Tenerife Food Forest: Basically, a forest garden belongs to the area of permaculture. The forest garden is very much based on the model of nature and essentially consists of three levels, the tree level, the shrub level and the herb level. The different heights of the individual levels create optimal lighting conditions for all plants and the individual plants also support each other in different ways. A special forest garden is now the “edible forest garden”, here the Tropical Food Forest.
What makes the edible forest garden something really special?
In contrast to a normal forest or forest garden, the Food Forest tries to integrate trees, bushes and a herb layer, which not only complement each other in a meaningful way, but are also all edible. Not every edible plant makes sense in it or is compatible with other plants. The creation of the forest is first of all a good deal of work and also requires know-how. Because if you plant such an edible forest garden properly, it will be self-sustaining and even evolving over the years. An essential point of permaculture.
Tenerife Food Forest: In the beginning there is sweat
Creating a food forest requires not only know-how, but a whole portion of muscle power and work. But if the forest garden is properly laid out, it still needs a few more years of growth care before it mutates into a self-sustaining biotope.
Why is a food forest so important in our day and age?
Basically, forests are true all-rounders:
Habitat for plants and animals
Supplier of raw materials, e.g. as timber
Water reservoir: Trees and forest floor hold back precipitation and filter the water
Protection against erosion: the roots bind the earth and thus protect against erosion (a particularly important issue in the Canary Islands)
Improvement of air quality and climate: forests filter dust and pollutants from the air and produce oxygen
Noise protection: vegetation can absorb noise from habitats
In the course of efforts to protect the climate, the importance of forests as carbon storage has become more important.
We humans tend to ignore problems if they are not constantly brought to mind by the press. The worldwide cultivated areas are largely exhausted and not only limited in terms of quantity, but also exhausted in terms of quality.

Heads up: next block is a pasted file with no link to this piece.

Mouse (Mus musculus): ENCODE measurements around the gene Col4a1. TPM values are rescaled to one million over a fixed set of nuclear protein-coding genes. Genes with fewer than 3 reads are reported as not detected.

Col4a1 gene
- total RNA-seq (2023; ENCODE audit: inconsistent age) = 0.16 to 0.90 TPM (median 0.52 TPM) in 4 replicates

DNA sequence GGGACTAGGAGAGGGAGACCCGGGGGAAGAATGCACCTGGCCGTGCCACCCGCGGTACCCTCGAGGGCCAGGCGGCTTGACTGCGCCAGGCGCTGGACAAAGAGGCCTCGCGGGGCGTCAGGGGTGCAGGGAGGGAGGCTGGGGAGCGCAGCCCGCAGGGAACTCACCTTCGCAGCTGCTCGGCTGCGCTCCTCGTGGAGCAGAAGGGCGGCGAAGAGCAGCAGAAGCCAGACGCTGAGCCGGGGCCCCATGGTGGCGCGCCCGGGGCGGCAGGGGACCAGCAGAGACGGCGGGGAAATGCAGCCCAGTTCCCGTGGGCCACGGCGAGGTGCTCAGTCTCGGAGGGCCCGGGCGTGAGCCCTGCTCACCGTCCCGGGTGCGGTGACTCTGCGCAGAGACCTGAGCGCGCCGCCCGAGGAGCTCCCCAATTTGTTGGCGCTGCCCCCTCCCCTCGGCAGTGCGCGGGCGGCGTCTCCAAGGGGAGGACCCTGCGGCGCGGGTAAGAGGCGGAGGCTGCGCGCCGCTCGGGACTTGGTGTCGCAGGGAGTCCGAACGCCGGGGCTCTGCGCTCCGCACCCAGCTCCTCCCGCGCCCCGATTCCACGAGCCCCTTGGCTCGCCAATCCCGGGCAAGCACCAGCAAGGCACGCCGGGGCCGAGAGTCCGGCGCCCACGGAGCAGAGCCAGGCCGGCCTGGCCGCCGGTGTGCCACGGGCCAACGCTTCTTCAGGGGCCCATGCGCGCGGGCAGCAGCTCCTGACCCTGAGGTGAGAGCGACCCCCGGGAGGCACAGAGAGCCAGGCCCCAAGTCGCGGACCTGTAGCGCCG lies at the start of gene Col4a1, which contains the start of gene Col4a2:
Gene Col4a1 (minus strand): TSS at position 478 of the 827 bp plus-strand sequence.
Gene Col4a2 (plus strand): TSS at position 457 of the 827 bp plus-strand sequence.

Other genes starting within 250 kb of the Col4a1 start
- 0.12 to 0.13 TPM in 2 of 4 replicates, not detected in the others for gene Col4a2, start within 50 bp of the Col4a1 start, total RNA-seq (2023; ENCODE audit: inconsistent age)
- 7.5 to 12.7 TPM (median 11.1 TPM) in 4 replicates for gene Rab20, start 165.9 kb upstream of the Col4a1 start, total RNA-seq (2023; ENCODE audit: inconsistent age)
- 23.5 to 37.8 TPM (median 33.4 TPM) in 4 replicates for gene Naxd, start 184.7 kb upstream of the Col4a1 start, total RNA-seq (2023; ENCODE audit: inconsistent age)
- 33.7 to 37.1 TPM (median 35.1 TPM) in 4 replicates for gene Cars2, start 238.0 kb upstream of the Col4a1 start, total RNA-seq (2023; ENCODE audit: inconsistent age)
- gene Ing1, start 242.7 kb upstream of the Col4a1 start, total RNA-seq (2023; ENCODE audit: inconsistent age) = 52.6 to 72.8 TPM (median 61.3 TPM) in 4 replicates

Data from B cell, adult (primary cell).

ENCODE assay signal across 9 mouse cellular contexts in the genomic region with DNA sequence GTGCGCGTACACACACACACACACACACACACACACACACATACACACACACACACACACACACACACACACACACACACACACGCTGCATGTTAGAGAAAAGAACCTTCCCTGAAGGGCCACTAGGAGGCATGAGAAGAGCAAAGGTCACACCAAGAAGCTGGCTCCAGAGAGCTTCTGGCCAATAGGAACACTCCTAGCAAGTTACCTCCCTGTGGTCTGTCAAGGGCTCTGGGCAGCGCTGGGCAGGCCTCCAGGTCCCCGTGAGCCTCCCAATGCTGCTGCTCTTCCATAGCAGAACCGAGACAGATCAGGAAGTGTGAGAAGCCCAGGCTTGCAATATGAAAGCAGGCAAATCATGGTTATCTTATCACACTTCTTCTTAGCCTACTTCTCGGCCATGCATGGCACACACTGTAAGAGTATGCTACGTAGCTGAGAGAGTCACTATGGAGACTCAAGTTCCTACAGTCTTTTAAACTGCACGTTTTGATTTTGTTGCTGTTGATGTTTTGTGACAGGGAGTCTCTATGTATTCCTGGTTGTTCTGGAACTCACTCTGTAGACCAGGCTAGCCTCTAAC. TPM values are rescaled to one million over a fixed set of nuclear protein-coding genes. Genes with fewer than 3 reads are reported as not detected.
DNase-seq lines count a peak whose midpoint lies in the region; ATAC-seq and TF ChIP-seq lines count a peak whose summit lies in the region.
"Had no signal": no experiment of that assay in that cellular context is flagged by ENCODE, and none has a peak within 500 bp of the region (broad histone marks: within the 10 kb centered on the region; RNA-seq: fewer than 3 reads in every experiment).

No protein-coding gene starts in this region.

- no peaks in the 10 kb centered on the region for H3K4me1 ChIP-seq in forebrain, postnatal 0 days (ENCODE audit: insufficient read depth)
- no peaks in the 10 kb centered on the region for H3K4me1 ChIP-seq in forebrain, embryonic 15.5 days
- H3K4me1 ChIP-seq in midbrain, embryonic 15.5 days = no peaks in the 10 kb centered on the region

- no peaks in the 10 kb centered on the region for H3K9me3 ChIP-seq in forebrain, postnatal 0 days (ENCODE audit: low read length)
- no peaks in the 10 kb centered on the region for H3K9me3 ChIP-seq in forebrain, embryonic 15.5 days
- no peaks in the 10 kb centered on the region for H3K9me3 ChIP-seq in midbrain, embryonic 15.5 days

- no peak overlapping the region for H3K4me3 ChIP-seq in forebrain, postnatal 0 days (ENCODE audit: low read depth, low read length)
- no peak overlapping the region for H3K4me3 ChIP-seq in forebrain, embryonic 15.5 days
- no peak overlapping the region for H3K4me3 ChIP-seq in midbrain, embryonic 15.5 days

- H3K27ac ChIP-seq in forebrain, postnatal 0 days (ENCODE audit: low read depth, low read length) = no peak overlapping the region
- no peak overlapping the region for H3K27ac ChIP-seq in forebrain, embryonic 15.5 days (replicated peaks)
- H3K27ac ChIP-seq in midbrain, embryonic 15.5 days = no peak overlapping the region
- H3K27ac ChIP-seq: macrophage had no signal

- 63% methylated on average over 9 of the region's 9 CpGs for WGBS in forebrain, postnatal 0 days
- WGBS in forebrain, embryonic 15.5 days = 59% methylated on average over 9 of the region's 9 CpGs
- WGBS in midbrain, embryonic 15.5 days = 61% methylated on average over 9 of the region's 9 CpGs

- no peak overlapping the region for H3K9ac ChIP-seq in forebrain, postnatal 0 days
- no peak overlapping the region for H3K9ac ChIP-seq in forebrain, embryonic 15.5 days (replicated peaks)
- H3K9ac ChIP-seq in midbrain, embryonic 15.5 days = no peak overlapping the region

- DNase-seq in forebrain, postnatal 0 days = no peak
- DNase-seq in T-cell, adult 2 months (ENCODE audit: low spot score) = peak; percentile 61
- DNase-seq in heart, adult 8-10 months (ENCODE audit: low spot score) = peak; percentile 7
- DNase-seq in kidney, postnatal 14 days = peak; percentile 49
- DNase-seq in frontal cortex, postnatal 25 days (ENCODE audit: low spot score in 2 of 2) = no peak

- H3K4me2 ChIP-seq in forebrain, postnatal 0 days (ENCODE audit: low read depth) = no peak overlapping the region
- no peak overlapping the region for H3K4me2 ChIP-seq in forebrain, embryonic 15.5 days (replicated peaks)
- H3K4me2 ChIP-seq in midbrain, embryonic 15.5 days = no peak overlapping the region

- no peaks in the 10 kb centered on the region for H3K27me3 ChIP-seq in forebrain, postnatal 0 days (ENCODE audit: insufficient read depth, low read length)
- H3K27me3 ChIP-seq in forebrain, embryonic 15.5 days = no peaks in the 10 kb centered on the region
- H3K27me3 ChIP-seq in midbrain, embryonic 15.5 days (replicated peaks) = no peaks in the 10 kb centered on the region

Almost 8 billion people currently live on earth, with scientists estimating the number of people by 2050 to be around 10 billion. On the other hand, many third-world countries are striving for western industrial standards, which means that food consumption in the direction of meat and dairy products will also increase significantly. Climate change will also make large areas uninhabitable and uncultivable.
All in all, there are three enormous effects in a situation in which, for example, the loss of the Ukraine as a supplier of food and raw materials literally caused prices to explode in just a few weeks. The example of Ukraine shows how delicate and unsustainable global food production is.
The additional benefit of an edible forest garden is that it also provides people with high-quality food. An aspect that has never been as important as it is today.
Tenerife Food Forest: Enormous variety of fruits and vegetables in this special kind of permaculture
Permaculture is capable of a whole range of “tricks”, ie many things become possible through the targeted interplay of sun, light, shade, water, flora and fauna. With the “foodforest-ecotava.org” project, not only a normal edible forest garden is being created on Tenerife, but even a “tropical food forest”.
Food Forest Tenerife: An ideal location on a deforested island
Tenerife Food Forest: Especially Tenerife, an island plagued by soil erosion, where water and earth play an existential role, is an ideal location for the project “edible forest garden” or Food Forest.
At the end of the 15th century, the Spanish conquered Tenerife, which until then had been inhabited by the indigenous people, the Guanches. The Spaniards cleared large parts of the archipelago in favour of sugar cane plantations and, of course, the wood itself, which was urgently needed for shipbuilding. Until then, the image of Tenerife was characterised by large, green forests, with babbling springs and rushing rivers. With deforestation, soil erosion began to set in, slowly at first, then more and more rapidly. Laurel forests and pine trees can now only be found in the interior of the island. Large areas, especially in the south of the island, consist only of bare rock.
Now, a small forest garden of a few thousand square metres may not play a significant ecological role in relation to the size of the island, but it certainly does as a teaching and show project.
Diese Website verwendet Cookies, um Ihre Erfahrung zu verbessern, während Sie durch die Website navigieren. Von diesen werden die als notwendig eingestuften Cookies in Ihrem Browser gespeichert, da sie für das Funktionieren der grundlegenden Funktionen der Website unerlässlich sind. Wir verwenden auch Cookies von Dritten, die uns helfen zu analysieren und zu verstehen, wie Sie diese Website nutzen. Diese Cookies werden nur mit Ihrer Zustimmung in Ihrem Browser gespeichert. Sie haben auch die Möglichkeit, diese Cookies abzulehnen. Die Ablehnung einiger dieser Cookies kann jedoch Ihr Surferlebnis beeinträchtigen.